March 2016

 

A Body Not a Corpse

The other day I was visiting in the monastery tailor shop. Br. Gilbert was in there. He was making pillow cases for Trappist Caskets. We talked about how intimate his work was, that what he made would be the last thing someone’s head would ever rest upon. He would not know who this person was, and that person would never know him, so there was a distance in the intimacy, too, an anonymous intimacy. We remarked that even so, Br. Gilbert making those pillow cases with care and attention would also be praying for that anonymous person all along, just like Br. Vitus and Br. Nicholas and Br. Joseph and all at Trappist Caskets pray for whomever will benefit from their work. That there is anonymity doesn’t matter: the prayer itself bridges the gap and creates the intimacy. Our caskets hold corpses. A corpse is not a body; it is a token, a sign, of a body. A corpse is forever prone; only a body can stand upright. A body is living and directed beyond the earth that supports it. Even more, a body is a person’s way, her only way, of being with and for others. The body is not chemicals, cells, tissues, and organs. A body is relationships. A body is a history of care and caring, and a history of desires fulfilled and unfulfilled. At Easter, Christians say they believe in the resurrection of the body. We do not believe in the resurrection of corpses, which in any case decompose. We believe in the resurrection of the body, of the person and her history, but a history fulfilled and healed in ways should could hardly hope for or imagine. And that brings us back to Br. Gilbert’s praying for the anonymous person whose head will rest at last on the pillow he made in the monastery tailor shop.

Fr. Mark

 

 

Film

 Selma(2014), is the first big-screen dramatic feature film with Martin Luther King, Jr., as the protagonist in the half-century since King’s assassination. Selma not only to liberates possibly the most iconic American figure of the 20th century from his own mythology, but also to captures a lively sense of the civil rights movement as a cause of many players with varying points of view. The film presents tactical nonviolence as a bid to provoke a crisis forcing the nation to face up to its problems. In Selma King is seen as a man with flaws and weaknesses, a man who at times lets down the people closest to him. A painful private moment between King and wife Coretta underscores the emotional fallout of King’s infidelities, domestic turmoil aggravated by harassment by the FBI. The film is shrewdly structured to cover a definite period of just a few months in Dr. King’s life, from the Nobel Peace Prize ceremony in December 1964 to passage of the Voting Rights Act in August 1965. Still, even in the triumphant final montage there are hints that the struggle against racism was far from over, and the opening words of the Oscar-winning song “Glory” over the end credits (“One day, when the glory comes”) is a somber reminder that we aren’t there yet.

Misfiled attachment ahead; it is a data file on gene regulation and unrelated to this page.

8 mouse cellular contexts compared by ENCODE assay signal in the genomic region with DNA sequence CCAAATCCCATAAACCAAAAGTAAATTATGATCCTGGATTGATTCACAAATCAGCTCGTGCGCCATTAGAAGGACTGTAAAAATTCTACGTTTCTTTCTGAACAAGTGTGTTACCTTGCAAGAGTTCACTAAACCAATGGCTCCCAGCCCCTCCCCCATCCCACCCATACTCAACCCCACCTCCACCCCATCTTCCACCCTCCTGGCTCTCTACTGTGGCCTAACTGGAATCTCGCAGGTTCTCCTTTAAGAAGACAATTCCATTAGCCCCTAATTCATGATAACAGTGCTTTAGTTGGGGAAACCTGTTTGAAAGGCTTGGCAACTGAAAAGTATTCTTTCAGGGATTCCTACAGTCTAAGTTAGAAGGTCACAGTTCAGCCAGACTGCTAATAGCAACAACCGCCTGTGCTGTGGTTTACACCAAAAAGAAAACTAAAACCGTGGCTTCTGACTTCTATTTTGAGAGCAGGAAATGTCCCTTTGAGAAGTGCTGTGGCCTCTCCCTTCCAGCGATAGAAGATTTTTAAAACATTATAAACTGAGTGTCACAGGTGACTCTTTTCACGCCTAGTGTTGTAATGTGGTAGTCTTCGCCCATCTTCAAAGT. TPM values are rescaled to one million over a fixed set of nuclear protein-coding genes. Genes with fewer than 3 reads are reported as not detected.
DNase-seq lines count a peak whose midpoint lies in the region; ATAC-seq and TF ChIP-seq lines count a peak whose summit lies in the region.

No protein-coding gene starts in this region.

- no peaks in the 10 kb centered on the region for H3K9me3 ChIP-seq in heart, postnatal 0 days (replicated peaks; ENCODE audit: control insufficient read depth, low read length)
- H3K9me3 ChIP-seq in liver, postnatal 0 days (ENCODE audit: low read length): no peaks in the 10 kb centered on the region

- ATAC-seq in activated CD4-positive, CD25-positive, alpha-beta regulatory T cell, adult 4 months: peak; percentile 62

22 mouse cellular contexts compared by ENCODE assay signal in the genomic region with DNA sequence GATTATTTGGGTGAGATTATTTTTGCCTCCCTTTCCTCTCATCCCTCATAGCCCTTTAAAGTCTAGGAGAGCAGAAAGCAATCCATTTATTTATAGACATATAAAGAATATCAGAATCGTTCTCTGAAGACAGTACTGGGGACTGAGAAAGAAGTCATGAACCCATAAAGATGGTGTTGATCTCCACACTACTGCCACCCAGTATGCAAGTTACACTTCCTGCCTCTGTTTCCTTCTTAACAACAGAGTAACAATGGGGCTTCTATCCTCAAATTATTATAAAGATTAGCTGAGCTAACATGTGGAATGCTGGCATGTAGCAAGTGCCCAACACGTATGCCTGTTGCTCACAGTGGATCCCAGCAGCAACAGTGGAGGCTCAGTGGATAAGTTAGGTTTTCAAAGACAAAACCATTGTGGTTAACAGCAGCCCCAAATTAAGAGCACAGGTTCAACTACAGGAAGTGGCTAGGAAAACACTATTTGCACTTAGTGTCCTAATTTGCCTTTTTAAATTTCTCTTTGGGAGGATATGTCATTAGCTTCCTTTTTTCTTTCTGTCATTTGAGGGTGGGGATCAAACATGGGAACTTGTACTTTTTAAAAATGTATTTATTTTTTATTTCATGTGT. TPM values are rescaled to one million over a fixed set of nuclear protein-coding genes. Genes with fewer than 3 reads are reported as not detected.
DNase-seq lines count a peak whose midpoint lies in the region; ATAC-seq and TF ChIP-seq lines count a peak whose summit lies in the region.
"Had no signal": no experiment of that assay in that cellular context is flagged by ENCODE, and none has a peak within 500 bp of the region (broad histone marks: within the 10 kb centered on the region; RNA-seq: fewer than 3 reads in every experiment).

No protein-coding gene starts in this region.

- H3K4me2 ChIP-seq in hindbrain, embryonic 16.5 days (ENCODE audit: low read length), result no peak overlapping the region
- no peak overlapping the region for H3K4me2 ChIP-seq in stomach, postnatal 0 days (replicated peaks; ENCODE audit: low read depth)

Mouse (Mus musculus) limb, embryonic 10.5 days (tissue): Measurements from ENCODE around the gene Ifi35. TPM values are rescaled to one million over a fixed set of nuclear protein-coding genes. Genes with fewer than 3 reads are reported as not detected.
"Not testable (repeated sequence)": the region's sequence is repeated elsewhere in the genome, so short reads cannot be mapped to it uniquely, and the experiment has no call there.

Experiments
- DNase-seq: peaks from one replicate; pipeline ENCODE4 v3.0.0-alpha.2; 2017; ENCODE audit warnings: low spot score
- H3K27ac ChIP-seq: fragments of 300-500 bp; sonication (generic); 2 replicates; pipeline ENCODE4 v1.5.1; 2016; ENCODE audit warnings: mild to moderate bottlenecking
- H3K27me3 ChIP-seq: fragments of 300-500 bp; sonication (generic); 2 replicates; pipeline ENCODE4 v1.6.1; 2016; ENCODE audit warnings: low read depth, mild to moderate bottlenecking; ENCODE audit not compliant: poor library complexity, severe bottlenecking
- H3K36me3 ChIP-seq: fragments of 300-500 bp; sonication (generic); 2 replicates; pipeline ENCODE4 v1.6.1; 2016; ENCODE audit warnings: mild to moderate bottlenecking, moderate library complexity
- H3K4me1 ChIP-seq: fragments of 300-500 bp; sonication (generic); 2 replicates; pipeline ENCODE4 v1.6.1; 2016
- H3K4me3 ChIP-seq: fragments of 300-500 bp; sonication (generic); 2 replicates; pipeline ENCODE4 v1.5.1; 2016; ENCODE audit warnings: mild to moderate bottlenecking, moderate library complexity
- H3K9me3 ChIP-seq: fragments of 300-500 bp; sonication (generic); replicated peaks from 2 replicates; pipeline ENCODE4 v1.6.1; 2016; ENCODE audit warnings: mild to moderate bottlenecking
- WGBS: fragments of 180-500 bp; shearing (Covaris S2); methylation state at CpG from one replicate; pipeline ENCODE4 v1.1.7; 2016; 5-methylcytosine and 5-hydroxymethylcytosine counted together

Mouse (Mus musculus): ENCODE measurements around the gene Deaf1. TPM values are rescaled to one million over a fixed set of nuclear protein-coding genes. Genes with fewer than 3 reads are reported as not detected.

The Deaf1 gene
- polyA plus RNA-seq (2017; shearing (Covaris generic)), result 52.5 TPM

In an ecology of love, people can relate in trust and face the future without fear.

Jonathan Sacks

 

The Environment

Earlier this year Pope Francis issued his encyclical letter, Laudato si’, On the Care of our Common Home. Don’t think of an email letter. This letter is 180 pages in length. It is a fairly in depth study of the responsibility of the human race and of individual humans to care for our planet, its human populations, its plants and animals, its rivers and seas, its atmosphere. It is the planet that is “our common home.” In one sentence, Pope Francis tells us what the purpose of this letter is: “to become painfully aware, to dare to turn what is happening to the world into our own personal suffering and this to discover what each of us can do about it” (19). The monks have read this letter together and have begun a communal reflection on it and its challenges. We realize that as a community blessed to be stewards of prime farm and wood land in eastern Iowa, we must be open to the challenges of the Pope’s letter and must be open to change the way we live and do things, especially in so far as how we live has an effect on our neighbors and on “our common home.” We would like our monastery, our farm land and forests, and our business Trappist Caskets to become models of a healing, sustainable relationship to the environment. Especially, we want for ourselves and for our stakeholders a real experience of solidarity with one another, with the broader community, and primarily with the poor and disposed. 

Fr. Mark

Author: Fr. Mark Scott

Tags: corpses, Selma, Environment, Laudato si'

This simple communication is one way for me as abbot of New Melleray Abbey to communicate with the abbey’s employees and volunteers. My intention is to give our stakeholders some idea of the values and lifestyle of the monks and to share things that I have found worthwhile, thoughtful, and/or humorous. It is hoped that this sharing from the abbot will strengthen the bonds of partnership and collaboration between the monastic community and our extended community of employees and volunteers.

Fr. Mark

Abbot